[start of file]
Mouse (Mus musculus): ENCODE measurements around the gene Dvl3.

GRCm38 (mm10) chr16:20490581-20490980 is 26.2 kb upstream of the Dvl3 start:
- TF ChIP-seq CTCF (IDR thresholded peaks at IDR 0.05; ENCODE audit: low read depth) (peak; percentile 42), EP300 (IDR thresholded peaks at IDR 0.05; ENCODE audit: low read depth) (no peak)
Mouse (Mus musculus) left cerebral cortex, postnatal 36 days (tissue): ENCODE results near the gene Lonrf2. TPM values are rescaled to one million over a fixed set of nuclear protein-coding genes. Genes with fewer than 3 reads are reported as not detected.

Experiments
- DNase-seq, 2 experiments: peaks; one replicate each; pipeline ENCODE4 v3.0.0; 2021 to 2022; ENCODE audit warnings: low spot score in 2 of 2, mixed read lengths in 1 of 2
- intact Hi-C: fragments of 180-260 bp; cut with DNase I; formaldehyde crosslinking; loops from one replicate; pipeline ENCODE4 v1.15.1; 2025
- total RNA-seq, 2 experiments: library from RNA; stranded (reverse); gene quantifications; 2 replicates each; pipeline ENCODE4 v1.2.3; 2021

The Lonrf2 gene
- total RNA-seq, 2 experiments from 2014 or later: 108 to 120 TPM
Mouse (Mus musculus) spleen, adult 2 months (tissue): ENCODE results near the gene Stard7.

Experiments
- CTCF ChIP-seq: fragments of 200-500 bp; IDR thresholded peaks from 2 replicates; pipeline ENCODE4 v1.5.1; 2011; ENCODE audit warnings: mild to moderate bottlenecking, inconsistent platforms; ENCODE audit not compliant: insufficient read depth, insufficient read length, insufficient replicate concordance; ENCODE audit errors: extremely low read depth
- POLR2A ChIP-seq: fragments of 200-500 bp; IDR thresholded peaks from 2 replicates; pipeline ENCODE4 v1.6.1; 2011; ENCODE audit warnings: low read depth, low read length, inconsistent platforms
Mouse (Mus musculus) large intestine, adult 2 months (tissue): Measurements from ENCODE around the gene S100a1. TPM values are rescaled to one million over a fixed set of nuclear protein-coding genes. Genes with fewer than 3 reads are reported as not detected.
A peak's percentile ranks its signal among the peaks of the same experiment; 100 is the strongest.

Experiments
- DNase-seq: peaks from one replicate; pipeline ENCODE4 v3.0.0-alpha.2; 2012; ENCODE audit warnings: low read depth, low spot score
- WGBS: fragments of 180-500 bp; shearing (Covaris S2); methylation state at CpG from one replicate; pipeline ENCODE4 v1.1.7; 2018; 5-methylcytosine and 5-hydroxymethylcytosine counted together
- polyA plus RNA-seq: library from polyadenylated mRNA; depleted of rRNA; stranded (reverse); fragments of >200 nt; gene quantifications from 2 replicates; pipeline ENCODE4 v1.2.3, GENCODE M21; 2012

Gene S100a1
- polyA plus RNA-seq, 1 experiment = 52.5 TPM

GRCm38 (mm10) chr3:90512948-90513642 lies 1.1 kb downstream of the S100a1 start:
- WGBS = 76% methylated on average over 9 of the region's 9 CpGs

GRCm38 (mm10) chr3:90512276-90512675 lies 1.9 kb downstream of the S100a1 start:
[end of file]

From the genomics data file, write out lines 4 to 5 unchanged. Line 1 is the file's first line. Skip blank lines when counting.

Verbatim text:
Mouse (Mus musculus) left cerebral cortex, postnatal 36 days (tissue): ENCODE results near the gene Lonrf2. TPM values are rescaled to one million over a fixed set of nuclear protein-coding genes. Genes with fewer than 3 reads are reported as not detected.

Experiments